Second: He makes me lie down. Did you know that not many animals could lie down when they take a rest? The lion and tiger can lie down showing their bellies when they rest because no one can harm them. But small and weak herbivores like deer, rabbits, and sheep cannot do that. When the alert sound is detected, deer look at the epicenter of the alert and begin to run because they are able to run fast enough. However, more vulnerable animals like rabbits run first without seeing and only later try to see what’s going on. (in Korean, 보고 뛰는놈, 뛰고 보는놈) Which one is the sheep, the animal that ‘run first and see later’ or ‘see first and run later’? Sheep are the most vulnerable animal. They can do neither. They have bad eyesight and no sense of direction. Then, how could sheep lie down unless they feel suicidal? It is only because they trust in the shepherd. When they believe in the power and protection of the shepherd, they could lie down. David is saying, “I am a sheep, but I lie down because the LORD is my shepherd.” We can also say, “This world is filled with troubles. I do not know what will happen tomorrow. But I can relax and sleep with sweet dreams because the LORD is my shepherd.” Do we really believe that God is our shepherd?
People believe in the power of money. We know that if we have money, most of our worries would be gone instantly, without putting in our effort because we really believe in the power of money naturally. (For example, If you have $10 million cash, most worries would disappear.) Do we trust in God more than in money? How much money is ‘your trust in God’ worth? Faith is real. No one takes away our faith unless we give it up. Faith is our true estate and treasure. Through faith, we can invite numerous blessings from God. May God bless us to seek faith and be rich in faith! Let’s confess that “The LORD is my shepherd. That’s why I lie down in peace in the midst of daily troubles.”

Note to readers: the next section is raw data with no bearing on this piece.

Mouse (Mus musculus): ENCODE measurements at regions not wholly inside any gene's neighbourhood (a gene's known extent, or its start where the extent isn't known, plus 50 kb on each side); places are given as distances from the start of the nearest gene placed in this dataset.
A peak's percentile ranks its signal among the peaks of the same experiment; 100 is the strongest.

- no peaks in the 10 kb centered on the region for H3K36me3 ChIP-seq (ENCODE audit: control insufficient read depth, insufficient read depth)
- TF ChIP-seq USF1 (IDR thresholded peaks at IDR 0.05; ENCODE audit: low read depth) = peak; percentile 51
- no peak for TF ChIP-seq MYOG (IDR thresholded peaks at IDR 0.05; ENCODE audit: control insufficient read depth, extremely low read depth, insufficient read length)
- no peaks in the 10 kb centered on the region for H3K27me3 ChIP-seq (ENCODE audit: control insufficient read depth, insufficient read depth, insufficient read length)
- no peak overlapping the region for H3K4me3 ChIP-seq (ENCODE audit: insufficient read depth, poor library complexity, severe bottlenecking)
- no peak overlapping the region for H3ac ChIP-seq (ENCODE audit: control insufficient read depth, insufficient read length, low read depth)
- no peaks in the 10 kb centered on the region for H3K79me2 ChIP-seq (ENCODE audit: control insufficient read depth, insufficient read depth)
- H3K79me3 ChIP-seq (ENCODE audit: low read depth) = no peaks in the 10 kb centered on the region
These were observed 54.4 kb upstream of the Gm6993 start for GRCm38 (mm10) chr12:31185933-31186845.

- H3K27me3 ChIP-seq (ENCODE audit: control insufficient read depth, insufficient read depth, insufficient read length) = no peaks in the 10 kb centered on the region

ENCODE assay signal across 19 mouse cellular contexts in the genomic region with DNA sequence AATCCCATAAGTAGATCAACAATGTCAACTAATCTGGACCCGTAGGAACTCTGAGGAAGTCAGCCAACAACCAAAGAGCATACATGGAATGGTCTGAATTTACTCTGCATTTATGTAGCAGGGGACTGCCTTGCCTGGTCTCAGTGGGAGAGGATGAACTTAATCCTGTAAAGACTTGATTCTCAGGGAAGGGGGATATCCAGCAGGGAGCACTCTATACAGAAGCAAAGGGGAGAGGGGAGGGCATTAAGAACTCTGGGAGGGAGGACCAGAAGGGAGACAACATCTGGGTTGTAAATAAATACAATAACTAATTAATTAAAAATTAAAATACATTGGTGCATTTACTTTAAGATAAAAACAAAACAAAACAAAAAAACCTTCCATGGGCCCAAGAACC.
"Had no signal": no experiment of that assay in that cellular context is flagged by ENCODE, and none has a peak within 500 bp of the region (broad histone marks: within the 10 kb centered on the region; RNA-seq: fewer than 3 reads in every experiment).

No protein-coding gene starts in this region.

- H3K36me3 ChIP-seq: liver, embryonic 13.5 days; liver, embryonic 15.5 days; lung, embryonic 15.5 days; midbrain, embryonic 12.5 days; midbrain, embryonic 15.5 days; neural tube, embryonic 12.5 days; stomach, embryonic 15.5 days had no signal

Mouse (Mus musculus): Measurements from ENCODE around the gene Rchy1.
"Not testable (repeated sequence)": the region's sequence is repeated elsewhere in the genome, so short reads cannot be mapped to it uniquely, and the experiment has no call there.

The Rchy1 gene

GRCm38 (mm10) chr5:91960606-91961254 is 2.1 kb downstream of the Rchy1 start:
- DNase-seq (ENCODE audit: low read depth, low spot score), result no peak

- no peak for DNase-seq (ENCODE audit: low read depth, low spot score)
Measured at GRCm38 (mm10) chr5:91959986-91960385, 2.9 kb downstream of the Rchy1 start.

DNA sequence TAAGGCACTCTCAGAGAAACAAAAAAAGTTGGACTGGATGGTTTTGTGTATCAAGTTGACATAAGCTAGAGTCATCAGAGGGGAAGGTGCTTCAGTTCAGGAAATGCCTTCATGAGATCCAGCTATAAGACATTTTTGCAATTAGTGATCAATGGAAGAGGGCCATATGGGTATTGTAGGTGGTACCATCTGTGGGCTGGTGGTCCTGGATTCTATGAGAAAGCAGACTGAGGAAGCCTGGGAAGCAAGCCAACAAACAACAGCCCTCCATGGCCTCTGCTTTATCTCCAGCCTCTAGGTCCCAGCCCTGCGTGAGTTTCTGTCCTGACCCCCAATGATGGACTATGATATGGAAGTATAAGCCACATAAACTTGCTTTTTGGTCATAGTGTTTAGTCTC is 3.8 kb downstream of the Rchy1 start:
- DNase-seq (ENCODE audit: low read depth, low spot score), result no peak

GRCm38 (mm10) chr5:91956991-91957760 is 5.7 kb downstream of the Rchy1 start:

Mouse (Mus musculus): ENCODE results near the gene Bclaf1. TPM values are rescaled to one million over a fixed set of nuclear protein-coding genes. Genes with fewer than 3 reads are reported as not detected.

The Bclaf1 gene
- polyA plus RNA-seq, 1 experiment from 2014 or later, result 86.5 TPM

Third: Fear No Evil. One of the most repeated phrases in the Bible is “Do not be afraid.” Even when an angel who brings good news appears, they start their greeting by saying, “Do not be afraid.” Why are we fearful? After Adam’s fall, fear stays in every man’s hearts due to our broken relationship with God. Fear is one of the major items, which Satan uses to take control over us. Since Adam’s fall, Satan has developed so many by-products of fear. These days, psychologists have developed more products of fear by adding the suffix ‘-phobia.’ Such as acrophobia, androphobia, aqua phobia, pantophobia… I could count around 167 phobias from the dictionary. We have so many reasons to be fearful.